I have heard that the nursing support is very hands off here - but really what are the families expected to provide during the hospital stay? I think that I saw a reference somewhere (but cannot seem to find it right now) about hiring a nurse. How common is that? And how would we go about doing that? We also have a 4 year old & 2 year old which adds a whole other dimension to having surgery in a foreign country - so I will not be able to stay at the hospital as much as he might need.

I have already warned him about the potential of poor pain management - but he does not seem too worried about that. He has one more appointment next Monday with the surgeon so I would also appreciate if anyone knows of any major questions that he should ask.

Also, he can get around fairly well in Mandarin but only with your basic day-to-day stuff as he is no where near fluent and I can manage to order tea (as long as they don't ask me too many questions) so we also have that working against us.

Thanks,
KT


#49

If you need serious medical help in Taiwan, get your butt to a central hospital. I like Mackey in Taipei and in Danshui. This is your life and you don't want it entrusted to somebody that can't get a job in a good hospital.
Example: My SO and I took a motrcycle ride from Banciao to Houkou. We had a nice meal in a mountain resteraunt and headed back on rural highway 1. Some wanker hit us and sent us flying. The ambulance comes and we end up at Houkou hospital. While we were waiting on stretchers for treatment, a fight broke out in the emergency room. This fight included the throwing of chairs and serious fist fighting. Both of us struggled, bleeding off the stretchers and got outside. We paid for a taxi back to Taipei and got to Makey Hospital in Taipei. There, we had immdiate attention and care. Don't fool around when your injured in a rural area. Get out fast and get to a main hospital.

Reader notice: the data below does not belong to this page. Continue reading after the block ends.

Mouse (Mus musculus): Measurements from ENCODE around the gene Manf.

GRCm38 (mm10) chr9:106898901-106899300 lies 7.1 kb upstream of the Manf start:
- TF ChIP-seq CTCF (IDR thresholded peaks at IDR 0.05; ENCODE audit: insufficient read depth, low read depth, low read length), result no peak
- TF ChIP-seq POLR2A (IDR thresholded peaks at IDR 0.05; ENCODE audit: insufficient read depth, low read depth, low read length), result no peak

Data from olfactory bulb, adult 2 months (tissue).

#50

As a local guy , I would say if you need medical help here in Taiwan, ask your local friend first, we dont really just go to any hospital , we find the right Dr. first , then we go to the hospital where he is located, I always do my homework on the internet to find the right Dr. , though for people who doesnt know any mandarin would have difficulty finding the right one, but if you happen to have an emergency , go to the major hospital in any city-the biggest one, otherwise ask your local friend first,if there is anything I can do to help ,let me know. :slight_smile:

Merry Christmas to y'll
Ray


#51

Yup.. They don't seem to understand that allergies come in all forms. I get sick a few hours after eating most forms of seafood. Throwing up, weakness.. ect.. they say 'oh you had bad fish' and im like 3 times>? and from shared plates where no one else got sick? "oh then you're not used to eating fish and you need to eat more' .. ok one little bit and my stomach is wretched hours later...
cinnamon.. my allergy is also uncomfortable stomach...
meds.. most penicillians cause me to get a fever.
doctor says you are not allergic... i say shut the fludge up.. there are people whose allergy is that when they eat the certain food they have uncontrolled rage.. sodont try and tell me its not allergy....


#52

Hi, does anyone know the price for a tonsil removal?


#53

I would like to know how much it costs for Angioplasty and stunts in hearts. I heard Taiwan has the best experts for stunt surgery.


#54

Hey. I haven’t undergone any surgery in Taiwan but recently I had undergone a breast augmentation in Toronto ( cosmedical.ca/procedures/bre … rgery/?a=2 ). The procedure was very effective.